Advocates and law enforcement examine the future of policing

Advocates, law enforcement examine the future of policing in Seattle


Following the verdict in Minneapolis, what changes and reform will look like when it comes to policing is still an open ended question.

SEATTLE — One day after the guilty verdict in the trial of former Minneapolis Police Officer Derek Chauvin, Seattle’s Community Police Commission is pushing for change at the Seattle Police Department.

The police commission says 66 of the 277 recommendations sent to the Seattle Police Department from the Community Police Commission, Office of Police Accountability, and Office of Inspector General have been fully adopted. 

“We are at a place where we can always do more based on how we have seen things play out in policing.” said police commission Executive Director Brandy Grant. 

Wednesday the commission launched its Recommendation Tracker, a database that allows the public to see recommendations sent to Seattle police and their current status. Grant said she hopes it can be used as a roadmap to reimagining public safety. 

“We are always constantly at a point where we’re having to be reactive, where we can be proactive,” Grant said.

Seattle police officials said the department is scheduled to meet with the police commission next week to discuss pending recommendations and said the sheer number of recommendations listed in the tracker highlight inefficiencies in the current Accountability Ordinance created in 2017. 

“The department takes seriously the input of these accountability partners, and indeed all of its many demographic, precinct-based, and micro-community advisory groups.  Numerous recommendations have been implemented or are currently in process.  At the same time, recommendations cannot be implemented in a vacuum of other staffing, policy, training, and budget considerations; nor, where recommendations do not align with best practices, state law, or are internally inconsistent among themselves, can [the Seattle Police Department] prioritize or implement responsibly without full consideration of unintended consequences or downstream impacts on other policies, practices, or duties,” the police department wrote in a statement to KING 5.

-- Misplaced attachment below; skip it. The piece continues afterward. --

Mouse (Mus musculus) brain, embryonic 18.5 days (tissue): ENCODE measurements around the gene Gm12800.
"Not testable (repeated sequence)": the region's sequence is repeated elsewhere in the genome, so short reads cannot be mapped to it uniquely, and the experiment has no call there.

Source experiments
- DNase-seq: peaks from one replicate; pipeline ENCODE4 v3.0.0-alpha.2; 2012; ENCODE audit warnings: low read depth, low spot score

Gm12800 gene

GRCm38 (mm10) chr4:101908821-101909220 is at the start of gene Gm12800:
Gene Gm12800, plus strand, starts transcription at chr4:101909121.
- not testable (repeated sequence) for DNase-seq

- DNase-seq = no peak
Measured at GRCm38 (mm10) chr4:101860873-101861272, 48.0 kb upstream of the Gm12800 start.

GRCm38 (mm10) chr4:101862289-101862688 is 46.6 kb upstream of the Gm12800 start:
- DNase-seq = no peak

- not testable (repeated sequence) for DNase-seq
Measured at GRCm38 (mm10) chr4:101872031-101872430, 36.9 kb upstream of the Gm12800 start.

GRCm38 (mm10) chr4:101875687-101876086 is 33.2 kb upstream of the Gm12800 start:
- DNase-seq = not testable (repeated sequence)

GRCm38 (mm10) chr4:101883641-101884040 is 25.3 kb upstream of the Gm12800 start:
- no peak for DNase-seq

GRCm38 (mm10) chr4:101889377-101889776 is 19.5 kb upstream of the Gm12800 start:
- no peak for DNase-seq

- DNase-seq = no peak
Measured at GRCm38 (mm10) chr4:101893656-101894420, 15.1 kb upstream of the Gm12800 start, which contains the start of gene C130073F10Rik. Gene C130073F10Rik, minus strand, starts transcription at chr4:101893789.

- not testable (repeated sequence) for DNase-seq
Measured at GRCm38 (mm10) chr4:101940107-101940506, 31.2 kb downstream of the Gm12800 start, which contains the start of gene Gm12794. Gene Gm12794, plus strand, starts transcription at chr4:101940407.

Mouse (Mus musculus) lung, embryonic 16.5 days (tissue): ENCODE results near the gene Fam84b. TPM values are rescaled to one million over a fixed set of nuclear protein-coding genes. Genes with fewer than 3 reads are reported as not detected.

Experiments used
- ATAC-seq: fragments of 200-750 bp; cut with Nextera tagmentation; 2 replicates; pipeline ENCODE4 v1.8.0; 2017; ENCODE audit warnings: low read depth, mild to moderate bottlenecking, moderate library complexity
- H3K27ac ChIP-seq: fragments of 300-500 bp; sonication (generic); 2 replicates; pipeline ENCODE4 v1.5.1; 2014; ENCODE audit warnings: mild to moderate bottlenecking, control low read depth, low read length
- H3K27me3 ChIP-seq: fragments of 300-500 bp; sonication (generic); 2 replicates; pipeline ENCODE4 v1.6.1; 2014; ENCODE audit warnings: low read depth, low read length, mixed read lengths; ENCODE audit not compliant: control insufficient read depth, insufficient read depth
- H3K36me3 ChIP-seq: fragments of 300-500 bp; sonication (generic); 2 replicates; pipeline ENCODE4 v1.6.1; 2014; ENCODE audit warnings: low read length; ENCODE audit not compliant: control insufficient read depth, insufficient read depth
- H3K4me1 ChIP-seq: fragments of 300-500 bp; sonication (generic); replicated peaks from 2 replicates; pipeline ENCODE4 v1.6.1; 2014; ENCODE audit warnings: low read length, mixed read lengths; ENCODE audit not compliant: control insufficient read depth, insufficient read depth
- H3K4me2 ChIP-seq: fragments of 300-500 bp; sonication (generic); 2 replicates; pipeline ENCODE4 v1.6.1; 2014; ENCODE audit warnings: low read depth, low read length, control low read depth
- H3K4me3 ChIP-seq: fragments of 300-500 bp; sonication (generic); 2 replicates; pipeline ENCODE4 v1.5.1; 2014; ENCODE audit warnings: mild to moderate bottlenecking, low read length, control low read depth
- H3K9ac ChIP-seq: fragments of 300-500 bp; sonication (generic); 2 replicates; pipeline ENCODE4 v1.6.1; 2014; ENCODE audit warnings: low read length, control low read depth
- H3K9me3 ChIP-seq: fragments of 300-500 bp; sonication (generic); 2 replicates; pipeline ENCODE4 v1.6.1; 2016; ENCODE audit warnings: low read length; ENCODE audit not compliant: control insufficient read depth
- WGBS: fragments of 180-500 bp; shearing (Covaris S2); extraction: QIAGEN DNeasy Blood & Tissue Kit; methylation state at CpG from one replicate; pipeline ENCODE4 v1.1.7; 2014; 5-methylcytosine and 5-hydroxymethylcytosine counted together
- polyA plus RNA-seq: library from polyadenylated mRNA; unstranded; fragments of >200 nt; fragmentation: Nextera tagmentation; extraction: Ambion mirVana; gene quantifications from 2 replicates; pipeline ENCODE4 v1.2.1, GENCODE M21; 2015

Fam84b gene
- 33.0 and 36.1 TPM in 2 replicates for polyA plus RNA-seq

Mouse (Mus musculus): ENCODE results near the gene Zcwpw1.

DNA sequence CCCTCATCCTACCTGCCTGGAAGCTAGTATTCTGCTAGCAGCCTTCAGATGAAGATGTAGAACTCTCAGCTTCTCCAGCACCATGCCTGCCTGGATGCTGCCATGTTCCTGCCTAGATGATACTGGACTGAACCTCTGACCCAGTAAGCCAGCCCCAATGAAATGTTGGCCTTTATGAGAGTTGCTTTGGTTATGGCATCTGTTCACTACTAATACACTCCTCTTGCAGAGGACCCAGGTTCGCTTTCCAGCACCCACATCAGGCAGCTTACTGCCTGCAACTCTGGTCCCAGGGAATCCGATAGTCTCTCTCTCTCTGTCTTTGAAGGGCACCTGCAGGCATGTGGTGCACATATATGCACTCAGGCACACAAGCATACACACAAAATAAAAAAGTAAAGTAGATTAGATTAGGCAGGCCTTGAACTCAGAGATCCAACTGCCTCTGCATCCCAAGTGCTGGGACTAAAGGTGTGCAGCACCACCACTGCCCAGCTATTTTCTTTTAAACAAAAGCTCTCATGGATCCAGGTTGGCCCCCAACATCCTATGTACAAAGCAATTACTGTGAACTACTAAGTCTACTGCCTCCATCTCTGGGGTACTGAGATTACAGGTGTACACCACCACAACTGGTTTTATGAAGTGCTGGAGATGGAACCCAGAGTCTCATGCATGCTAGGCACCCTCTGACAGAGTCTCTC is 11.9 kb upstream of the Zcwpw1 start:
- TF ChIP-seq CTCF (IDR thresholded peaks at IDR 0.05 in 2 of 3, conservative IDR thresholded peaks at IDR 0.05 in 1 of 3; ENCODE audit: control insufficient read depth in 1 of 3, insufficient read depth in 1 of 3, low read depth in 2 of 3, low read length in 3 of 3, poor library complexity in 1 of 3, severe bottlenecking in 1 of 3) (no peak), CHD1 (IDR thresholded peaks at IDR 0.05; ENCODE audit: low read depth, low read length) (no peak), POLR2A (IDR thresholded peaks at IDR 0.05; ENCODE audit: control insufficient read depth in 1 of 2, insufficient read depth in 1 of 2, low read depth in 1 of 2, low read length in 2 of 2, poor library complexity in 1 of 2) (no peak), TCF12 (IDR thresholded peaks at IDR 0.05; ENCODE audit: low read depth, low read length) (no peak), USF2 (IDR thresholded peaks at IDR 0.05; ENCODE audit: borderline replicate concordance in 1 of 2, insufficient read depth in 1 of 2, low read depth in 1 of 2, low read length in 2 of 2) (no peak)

Across the country, police departments and governments are looking at how to move policing forward. 

“I think there’ll be a lot of discussion about duty to report and use of force, and building back the relationships and the trust that they need to have a community,” said former Seattle Police Chief Carmen Best. “While it feels in some ways policing was on trial, these are the actions of Derek Chauvin. You know, he was the one who left his knee on someone’s back and neck … So you want to remind your officers that you have your individual responsibility, hold your head up high [and] continue to do the good work that you are supposed to be doing.”

Best said she supports national and statewide standards for policing. That includes legislation like House Bill 1054, which was presented in Olympia earlier this year and would create police reform statewide. 

Seattle Police Chief Adrian Diaz said his department has implemented most of what is presented in the legislation. 

But Grant argues the changes the department has made don’t go far enough, especially with crowd management. Grant said the police department has so far declined 100% of the crowd management recommendation. 

“We just are going to continue to push back that we want to see more from policing here in Seattle. And I think that’s fair,” Grant said.



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